Are there any existing drivers that make use of this information on any 

How would the driver use this information since it does not have access to 
characterization data about how it's colorants interact with the media unless 
there is an ICC profile available?   IE. unless detailed measurements had been 

If there is an ICC profile the media white point and "brightness" information 
is already part of the profile and there is no reason for users to get this 
information from the box even if this were available. 

4. Use of the term "color" when Glen probably should have used a term like 
"media white point" or "white point".  For color people the term color is not 
very useful or even meaningful but white point has a very specific meaning.  
Using the term color is like calling something a printer.  It tells us that 
the device is a printer but it does not tell us anything specific about the 
device where as calling something an Epson R2400 tells us a lot about the 

The problem Glen was describing in item E: is exactly the problem that color 
management was designed to solve.  Why not use a tool set that is designed to 
solve that problem rather than reinventing the wheel if the existing tool set 
is not badly broken?  Admittedly there are currently issues with how this is 
handled by CUPS on non-OS/X systems because of the lack of open source CM 
aware *toraster filters.  But this issue is being worked on and will 
eventually be resolved.  


> > -----Original Message-----
> > From: printing-architecture-bounces at lists.linux-foundation.org
> > [mailto:printing-architecture-bounces at lists.linux-foundation.org] On
> > Behalf Of Hal V. Engel
> > Sent: Friday, July 10, 2009 4:01 PM
> > To: printing-architecture at lists.linux-foundation.org
> > Subject: Re: [Printing-architecture] Questions, Concern, Disscusion on
> > On Thursday 09 July 2009 09:39:14 am Petrie, Glen wrote:
> > >  E: Another "option" to consider for this section is an advanced
> button.
> > > The key to printing a specific print-quality (actually, better
> stated as
> > > a specific print-intent) is to know more about the media being
> printed
> > > to.   That is, for example using paper; what is brightness, the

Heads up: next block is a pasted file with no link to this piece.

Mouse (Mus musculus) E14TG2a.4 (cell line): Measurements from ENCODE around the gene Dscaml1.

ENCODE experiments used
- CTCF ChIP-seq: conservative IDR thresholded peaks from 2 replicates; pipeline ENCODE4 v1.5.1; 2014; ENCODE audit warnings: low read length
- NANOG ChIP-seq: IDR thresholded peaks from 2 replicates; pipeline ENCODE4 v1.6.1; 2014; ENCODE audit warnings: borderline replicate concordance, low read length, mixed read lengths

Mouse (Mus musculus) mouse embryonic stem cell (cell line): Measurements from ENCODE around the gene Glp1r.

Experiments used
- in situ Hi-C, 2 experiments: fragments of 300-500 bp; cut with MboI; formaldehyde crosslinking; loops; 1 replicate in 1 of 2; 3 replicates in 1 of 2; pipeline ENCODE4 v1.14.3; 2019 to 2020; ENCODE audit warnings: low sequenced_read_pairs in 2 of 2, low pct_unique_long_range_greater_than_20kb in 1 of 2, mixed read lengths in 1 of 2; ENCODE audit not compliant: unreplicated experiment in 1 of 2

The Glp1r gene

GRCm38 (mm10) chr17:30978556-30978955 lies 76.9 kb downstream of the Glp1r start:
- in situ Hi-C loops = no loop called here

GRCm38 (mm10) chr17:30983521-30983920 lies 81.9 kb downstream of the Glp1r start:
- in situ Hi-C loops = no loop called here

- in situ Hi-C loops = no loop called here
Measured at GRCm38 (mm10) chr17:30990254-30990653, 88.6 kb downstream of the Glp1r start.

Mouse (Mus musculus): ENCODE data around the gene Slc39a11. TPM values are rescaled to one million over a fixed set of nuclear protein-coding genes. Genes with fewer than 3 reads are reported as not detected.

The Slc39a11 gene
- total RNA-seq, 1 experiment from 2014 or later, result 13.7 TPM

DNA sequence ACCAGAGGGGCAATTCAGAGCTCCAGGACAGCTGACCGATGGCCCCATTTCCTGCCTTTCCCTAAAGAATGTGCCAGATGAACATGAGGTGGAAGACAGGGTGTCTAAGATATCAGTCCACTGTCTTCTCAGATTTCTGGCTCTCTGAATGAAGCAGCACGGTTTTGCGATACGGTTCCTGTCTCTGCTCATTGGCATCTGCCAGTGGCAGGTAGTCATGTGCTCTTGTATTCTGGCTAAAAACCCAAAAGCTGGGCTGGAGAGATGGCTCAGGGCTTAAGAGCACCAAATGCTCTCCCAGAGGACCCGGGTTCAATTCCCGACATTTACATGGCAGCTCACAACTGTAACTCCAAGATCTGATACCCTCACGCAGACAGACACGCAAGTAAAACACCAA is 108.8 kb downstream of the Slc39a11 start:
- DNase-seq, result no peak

> weight,
> > > the finish (rough, smooth, polished), color, etc.  From these facts,
> the
> > > printer driver can tune its color-to-ink processing and other
> factors to
> > > achieve the best output for the user print intent.  Typically, a
> user
> > > can easily find this information on the cover of the media being
> used in
> > > the printer.  Note, I have not seen this kind of processing done in
> > > color-management processing software.
> >
> > You are incorrect.  This is exactly what should happen in a proper
> color
> > managed work flow and this is exactly what color management is for.
> > Proper
> > profiles are media (as well as device and device settings) specific.
> They
> > are
> > created by measuring the media white point (you called this color) and
> > brightness (these are actually the same thing) as well as the
> resulting
> > absolute (meaning CIE XYZ or CIE L*a*b*) colors/tones of various
> amounts
> > and
> > combinations of inks/colorants on that media (we usually measure 1,000
> to
> > 3,000 color patches when creating a printer profile).
> >
> > The correct use of a printer ICC profile should optimize how the
> > inks/colorants are put down on the paper to match the paper white
> point to
> > the
> > grays/blacks created by the inks/colorants (I have assumed relative
> > colorimentric intent) as well as to optimize the gamut/dynamic range
> of
> > the
> > resulting prints without over inking.
> >
> > I am not sure if I have ever seen a paper package that had the media
> white
> > point listed at least not in a form that would have colorimetric
> meaning.
> > Although these may exist I have NEVER seen a printer driver that had
> the
> > ability to accept this data (paper white point) as user input other
> than
> > by
> > using an ICC profile.  I just looked at the box and the product sheet
> from
> > the
> > box of the Ilford paper that I use and it did NOT list the paper white
> > point
> > or brightness of the paper.  If it did I would expect to find
> something
> > like:
> >
> > White point: XYZ: 84.550000 88.240000 74.960000, D50 Lab: 95.261904 -
> > 0.999796
> > -1.888369
> >
> > (The above is the measured white point of a sample of Ilford Galerie
> > Smooth
> > Gloss paper - note the first Lab value is also the "brightness" -
> actually
> > Luminosity - of the paper).
> >
> > Isn't the media type setting what is used to denote the general
> > characteristics of the media such as finish and weight....
> >
> > Hal
> > _______________________________________________
> > Printing-architecture mailing list
> > Printing-architecture at lists.linux-foundation.org
> https://lists.linux-foundation.org/mailman/listinfo/printing-architectur
> e